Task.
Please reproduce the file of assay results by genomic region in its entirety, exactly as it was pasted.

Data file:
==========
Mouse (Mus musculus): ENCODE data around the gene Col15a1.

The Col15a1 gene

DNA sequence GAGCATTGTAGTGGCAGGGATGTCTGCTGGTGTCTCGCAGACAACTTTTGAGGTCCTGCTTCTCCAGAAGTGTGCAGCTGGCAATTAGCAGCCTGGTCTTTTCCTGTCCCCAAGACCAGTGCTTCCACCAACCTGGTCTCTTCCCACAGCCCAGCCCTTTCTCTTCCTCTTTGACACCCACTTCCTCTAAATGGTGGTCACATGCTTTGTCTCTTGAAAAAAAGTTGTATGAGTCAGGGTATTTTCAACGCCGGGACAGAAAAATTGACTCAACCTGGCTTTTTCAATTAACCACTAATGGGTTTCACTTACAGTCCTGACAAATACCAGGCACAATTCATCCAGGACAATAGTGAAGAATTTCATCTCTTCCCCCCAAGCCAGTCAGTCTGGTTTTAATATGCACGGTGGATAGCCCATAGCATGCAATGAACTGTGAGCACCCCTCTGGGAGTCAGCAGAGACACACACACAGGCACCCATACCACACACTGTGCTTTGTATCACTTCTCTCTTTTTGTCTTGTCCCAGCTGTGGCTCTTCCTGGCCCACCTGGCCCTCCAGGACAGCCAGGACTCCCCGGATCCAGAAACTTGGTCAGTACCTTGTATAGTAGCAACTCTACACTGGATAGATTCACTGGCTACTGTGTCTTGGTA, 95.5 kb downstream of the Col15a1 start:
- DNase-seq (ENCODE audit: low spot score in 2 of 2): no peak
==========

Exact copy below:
Mouse (Mus musculus): ENCODE data around the gene Col15a1.

The Col15a1 gene

DNA sequence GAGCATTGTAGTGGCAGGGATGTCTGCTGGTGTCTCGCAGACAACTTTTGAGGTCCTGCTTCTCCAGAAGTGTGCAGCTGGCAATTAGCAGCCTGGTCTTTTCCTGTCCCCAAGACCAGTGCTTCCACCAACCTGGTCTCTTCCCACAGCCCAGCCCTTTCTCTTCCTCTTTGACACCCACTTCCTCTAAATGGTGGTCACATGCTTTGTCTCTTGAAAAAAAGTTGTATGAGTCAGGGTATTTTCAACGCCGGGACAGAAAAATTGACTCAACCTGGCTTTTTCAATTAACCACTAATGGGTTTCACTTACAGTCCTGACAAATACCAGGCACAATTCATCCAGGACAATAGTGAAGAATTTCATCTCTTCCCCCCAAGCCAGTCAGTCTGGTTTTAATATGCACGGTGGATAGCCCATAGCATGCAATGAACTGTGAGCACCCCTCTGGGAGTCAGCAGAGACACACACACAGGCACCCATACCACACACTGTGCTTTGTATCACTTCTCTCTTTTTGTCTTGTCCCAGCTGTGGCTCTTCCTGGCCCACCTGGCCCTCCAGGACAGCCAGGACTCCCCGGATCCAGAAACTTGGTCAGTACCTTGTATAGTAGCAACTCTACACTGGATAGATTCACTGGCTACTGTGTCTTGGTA, 95.5 kb downstream of the Col15a1 start:
- DNase-seq (ENCODE audit: low spot score in 2 of 2): no peak